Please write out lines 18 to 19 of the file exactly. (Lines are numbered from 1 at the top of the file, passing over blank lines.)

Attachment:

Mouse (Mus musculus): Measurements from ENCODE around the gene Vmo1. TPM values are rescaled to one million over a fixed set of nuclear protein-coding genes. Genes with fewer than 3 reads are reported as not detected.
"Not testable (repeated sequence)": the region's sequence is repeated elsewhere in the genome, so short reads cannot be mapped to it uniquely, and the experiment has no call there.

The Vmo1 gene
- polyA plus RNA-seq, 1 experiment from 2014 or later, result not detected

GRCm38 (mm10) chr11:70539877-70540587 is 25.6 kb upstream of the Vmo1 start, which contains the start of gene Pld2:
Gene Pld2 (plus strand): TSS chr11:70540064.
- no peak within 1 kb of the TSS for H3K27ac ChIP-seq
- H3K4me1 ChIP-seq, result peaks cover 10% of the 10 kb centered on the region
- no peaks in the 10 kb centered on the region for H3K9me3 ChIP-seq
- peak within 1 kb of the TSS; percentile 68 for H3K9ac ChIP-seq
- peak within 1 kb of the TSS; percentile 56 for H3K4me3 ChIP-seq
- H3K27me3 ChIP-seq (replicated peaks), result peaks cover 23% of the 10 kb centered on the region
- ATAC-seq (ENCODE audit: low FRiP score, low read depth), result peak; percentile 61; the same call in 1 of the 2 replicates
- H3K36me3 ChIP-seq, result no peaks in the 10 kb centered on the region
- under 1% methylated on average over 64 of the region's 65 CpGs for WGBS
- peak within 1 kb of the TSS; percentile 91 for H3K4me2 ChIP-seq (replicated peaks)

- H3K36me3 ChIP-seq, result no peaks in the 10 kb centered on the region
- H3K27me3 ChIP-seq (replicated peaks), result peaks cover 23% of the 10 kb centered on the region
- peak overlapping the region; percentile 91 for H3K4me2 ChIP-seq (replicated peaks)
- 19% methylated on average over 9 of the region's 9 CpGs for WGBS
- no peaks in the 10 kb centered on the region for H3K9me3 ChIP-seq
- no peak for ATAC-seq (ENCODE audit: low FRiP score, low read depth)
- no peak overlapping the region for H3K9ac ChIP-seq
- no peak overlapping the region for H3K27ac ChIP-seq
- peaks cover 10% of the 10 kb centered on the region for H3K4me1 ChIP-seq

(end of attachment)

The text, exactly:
- H3K27me3 ChIP-seq (replicated peaks), result peaks cover 23% of the 10 kb centered on the region
- peak overlapping the region; percentile 91 for H3K4me2 ChIP-seq (replicated peaks)